While holiday lights might be now be safely packed away, wintertime cold remains. With many homeowners relying on space heaters and other kinds of electric heating devices to make their homes comfortable, it’s important to state alert to problems with these that can result in injury or even tragic house fires. To help you safely enjoy being comfortable this winter, we’ve put together our Electrical Safety Checklist For Winter.
1. Electric Space Heater Safety Checklist
The Electrical Safety Foundation International (ESFI) says heating equipment is the second leading cause of home fires in the United States, causing over 65,000 home fires each year. Using them safely isn’t difficult but it does require homeowners to be alert and cautious when using an electric space heater. When setting up your space heater, always these safety tips:
- Is the power cord in good condition? Look for frayed wires or dark, discolored insulation that indicate the electrical cord is too unsafe to use.
- Is the heater plugged directly into a suitable outlet? Avoid using extension cords as these may not be rated at the amperage that the heater needs to operate.
- Is the heater plugged into a circuit that could overload? Space heaters use lots of power (amperage) to work. Unplugging other appliances or devices on the same circuit will prevent overloading the circuit. While homes with circuit breakers usually trip before an overload becomes dangerous, homes with fuses are not always safe.
- Is the heater placed where no one will trip over it or its power cord? Never put space heater or its power cable in a traffic area in your home, and never put the power cord underneath a rug. Power cables can get very hot when lots of power flows through them and putting them under a rug prevents them from staying cool. Depending on the amount of heat, the cable’s insulation can become brittle and fail, causing a short circuit and fire.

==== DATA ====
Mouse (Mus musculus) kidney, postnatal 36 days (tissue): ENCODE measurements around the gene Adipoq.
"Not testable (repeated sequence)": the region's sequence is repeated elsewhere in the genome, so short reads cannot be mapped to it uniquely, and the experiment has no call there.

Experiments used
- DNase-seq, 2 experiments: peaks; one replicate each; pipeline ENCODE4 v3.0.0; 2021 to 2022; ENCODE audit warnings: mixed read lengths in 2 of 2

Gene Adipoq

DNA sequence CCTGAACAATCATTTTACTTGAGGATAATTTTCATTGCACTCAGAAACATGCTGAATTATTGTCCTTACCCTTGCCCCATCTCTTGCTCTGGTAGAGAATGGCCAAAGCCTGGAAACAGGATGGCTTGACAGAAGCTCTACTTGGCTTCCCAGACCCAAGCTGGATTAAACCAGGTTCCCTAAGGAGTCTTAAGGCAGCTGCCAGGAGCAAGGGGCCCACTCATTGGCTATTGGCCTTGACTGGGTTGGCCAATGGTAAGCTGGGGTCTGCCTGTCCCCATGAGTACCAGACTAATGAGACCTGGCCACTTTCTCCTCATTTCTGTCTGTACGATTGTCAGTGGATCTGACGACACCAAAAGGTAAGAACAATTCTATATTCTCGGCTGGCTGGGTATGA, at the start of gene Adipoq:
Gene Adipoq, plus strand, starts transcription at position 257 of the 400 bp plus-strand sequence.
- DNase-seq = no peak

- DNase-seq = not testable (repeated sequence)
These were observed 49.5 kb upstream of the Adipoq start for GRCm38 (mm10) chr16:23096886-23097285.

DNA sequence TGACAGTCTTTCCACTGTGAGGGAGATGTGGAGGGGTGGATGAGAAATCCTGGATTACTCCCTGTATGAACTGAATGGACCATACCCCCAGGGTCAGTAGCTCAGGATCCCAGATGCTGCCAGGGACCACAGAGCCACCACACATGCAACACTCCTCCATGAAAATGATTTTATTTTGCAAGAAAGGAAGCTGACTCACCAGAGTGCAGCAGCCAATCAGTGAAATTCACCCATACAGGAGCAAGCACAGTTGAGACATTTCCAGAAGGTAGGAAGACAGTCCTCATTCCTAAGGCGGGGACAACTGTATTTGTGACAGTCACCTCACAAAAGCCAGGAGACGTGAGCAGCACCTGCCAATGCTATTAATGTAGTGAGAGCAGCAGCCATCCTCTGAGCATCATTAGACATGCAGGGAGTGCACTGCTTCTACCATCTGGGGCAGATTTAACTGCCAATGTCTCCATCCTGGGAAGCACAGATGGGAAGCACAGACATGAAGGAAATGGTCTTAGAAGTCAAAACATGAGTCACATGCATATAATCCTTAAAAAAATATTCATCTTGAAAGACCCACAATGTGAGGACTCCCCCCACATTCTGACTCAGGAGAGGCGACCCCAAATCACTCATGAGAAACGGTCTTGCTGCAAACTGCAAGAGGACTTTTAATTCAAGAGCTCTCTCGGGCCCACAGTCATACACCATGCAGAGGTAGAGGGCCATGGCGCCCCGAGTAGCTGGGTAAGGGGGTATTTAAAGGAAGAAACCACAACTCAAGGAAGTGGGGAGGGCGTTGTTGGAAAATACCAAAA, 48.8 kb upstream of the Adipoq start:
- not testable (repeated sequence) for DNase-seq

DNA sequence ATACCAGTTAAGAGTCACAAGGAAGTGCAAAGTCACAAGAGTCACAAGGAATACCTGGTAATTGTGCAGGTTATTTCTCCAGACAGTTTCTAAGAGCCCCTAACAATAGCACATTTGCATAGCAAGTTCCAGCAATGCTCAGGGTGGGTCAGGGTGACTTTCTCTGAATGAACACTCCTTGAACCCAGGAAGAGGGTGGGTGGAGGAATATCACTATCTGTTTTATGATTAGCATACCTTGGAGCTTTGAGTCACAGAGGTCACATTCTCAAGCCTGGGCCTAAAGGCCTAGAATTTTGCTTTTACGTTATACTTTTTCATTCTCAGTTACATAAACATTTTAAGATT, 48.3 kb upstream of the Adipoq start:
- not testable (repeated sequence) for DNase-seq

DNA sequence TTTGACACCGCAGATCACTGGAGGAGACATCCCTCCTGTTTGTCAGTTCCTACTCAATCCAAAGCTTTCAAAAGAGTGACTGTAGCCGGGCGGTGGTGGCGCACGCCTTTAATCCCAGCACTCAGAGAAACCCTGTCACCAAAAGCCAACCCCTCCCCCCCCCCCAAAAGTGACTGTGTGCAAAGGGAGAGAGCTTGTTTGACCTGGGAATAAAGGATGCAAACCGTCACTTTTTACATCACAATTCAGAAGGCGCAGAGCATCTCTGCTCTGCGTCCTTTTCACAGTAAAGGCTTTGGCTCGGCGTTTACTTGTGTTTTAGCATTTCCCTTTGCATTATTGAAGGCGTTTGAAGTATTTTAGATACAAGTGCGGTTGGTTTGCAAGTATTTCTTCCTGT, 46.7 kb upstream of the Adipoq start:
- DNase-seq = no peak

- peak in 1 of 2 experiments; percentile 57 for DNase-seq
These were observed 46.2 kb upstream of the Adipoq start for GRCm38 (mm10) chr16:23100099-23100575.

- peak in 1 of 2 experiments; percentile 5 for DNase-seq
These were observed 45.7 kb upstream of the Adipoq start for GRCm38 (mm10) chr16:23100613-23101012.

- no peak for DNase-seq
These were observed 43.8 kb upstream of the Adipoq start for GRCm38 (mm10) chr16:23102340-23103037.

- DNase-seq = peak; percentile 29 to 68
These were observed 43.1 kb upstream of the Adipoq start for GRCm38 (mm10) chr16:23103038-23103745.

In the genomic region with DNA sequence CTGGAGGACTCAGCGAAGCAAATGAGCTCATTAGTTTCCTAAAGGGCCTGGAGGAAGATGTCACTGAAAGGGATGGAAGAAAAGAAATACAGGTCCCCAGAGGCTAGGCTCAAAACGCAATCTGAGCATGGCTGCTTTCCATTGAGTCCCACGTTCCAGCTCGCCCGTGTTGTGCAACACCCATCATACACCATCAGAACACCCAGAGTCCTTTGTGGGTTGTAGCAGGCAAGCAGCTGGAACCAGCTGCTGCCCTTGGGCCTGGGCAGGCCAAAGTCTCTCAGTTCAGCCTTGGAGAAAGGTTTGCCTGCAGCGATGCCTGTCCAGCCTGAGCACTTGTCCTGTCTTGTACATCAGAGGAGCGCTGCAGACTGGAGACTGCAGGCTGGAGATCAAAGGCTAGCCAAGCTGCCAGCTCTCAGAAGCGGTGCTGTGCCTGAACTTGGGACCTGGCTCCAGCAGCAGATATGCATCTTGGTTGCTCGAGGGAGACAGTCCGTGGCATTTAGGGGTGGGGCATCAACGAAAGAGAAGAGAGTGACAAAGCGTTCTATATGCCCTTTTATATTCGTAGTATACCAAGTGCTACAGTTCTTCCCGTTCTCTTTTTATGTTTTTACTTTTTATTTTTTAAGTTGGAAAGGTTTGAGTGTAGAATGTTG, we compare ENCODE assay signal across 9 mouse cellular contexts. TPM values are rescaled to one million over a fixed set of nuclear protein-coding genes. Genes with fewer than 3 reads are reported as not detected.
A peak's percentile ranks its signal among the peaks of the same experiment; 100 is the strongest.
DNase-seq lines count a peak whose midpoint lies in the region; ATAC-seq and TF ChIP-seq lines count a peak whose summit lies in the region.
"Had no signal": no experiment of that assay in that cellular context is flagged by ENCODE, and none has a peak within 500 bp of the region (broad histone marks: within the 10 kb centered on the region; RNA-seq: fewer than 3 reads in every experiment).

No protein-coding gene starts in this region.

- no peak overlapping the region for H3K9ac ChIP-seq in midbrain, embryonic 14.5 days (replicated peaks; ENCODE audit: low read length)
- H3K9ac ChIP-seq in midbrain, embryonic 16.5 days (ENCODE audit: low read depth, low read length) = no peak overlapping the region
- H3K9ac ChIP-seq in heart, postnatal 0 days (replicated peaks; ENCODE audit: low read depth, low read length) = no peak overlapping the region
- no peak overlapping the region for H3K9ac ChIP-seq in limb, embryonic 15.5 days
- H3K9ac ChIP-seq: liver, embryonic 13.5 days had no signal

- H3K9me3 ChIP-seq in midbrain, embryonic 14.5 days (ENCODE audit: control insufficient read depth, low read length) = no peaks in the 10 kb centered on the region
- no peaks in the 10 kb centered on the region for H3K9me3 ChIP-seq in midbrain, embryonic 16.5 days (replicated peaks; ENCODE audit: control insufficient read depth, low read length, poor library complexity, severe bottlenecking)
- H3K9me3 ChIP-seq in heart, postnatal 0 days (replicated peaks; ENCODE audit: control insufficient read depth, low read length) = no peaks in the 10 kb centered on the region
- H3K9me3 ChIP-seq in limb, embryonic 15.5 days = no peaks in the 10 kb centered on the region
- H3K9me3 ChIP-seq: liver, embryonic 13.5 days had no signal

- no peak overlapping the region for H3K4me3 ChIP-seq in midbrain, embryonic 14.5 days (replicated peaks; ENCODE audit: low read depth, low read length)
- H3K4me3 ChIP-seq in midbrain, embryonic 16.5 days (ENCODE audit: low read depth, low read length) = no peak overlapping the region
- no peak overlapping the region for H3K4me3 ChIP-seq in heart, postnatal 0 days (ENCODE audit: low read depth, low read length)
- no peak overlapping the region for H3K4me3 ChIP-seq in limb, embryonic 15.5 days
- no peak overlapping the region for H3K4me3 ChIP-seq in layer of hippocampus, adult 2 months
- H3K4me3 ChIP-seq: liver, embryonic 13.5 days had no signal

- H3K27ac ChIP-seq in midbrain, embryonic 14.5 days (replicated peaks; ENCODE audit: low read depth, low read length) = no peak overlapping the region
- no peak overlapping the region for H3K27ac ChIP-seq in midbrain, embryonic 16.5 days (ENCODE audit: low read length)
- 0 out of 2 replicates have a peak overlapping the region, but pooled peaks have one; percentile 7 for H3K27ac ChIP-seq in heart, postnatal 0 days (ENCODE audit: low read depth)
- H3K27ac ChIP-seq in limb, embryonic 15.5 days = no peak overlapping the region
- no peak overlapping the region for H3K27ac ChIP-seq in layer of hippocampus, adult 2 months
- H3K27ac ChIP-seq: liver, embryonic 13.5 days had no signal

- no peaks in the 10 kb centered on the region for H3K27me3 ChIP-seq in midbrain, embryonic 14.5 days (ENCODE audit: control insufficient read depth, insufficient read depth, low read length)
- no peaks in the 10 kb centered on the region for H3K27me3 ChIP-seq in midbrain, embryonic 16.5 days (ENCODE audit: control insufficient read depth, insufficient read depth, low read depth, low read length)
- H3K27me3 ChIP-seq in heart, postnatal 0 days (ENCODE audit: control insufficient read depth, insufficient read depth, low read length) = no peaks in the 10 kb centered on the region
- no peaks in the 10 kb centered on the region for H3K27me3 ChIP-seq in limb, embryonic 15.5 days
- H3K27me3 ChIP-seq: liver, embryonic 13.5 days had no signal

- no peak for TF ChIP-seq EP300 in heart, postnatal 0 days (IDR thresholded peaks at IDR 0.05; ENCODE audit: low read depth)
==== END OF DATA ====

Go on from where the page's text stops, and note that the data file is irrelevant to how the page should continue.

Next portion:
- Is the heater placed at least three feet away from potentially flammable objects (curtains, furniture, houseplants, toys)? Never use space heaters to warm bedding, cook food, dry clothing or thaw pipes.
- Is the heater in a dry location, away from water? Water, even just a few drops, can easily cause a short circuit and fire. Avoid using them in bathrooms, especially while bathing or showering.
- Is the space heater clean? Dust and pet fur build up in or around the heat can easily start a fire. Regularly vacuum the back of space heaters and any filters to remove any dust build-up, which can become a fire hazard if not removed.
- Are you leaving the house or going to sleep? Never leave a space heater unattended. Turn it off when you’re leaving a room or going to sleep. Keep pets and children away from a space heater while it’s on.
2. Electric Blanket Safety Checklist
Heating pads and blankets might feel comforting and snuggly when you’re in bed, but they have a dangerous record for almost 500 fires each year. According to ESFI, almost all electric blanket fires were caused by blankets that were over ten years old.
- Is the plug and cable in good condition? Loose prongs, bad grounding connections, torn insulation, or frayed wires are fire threats.
- Is the electric blanket under other blankets or covered by anything? Covering an electric blanket or heating pad can cause the blanket to overheat and be a risk for fire.
- Is the blanket folded while turned on? Folded electric blankets concentrate heat and pose a risk for overheating.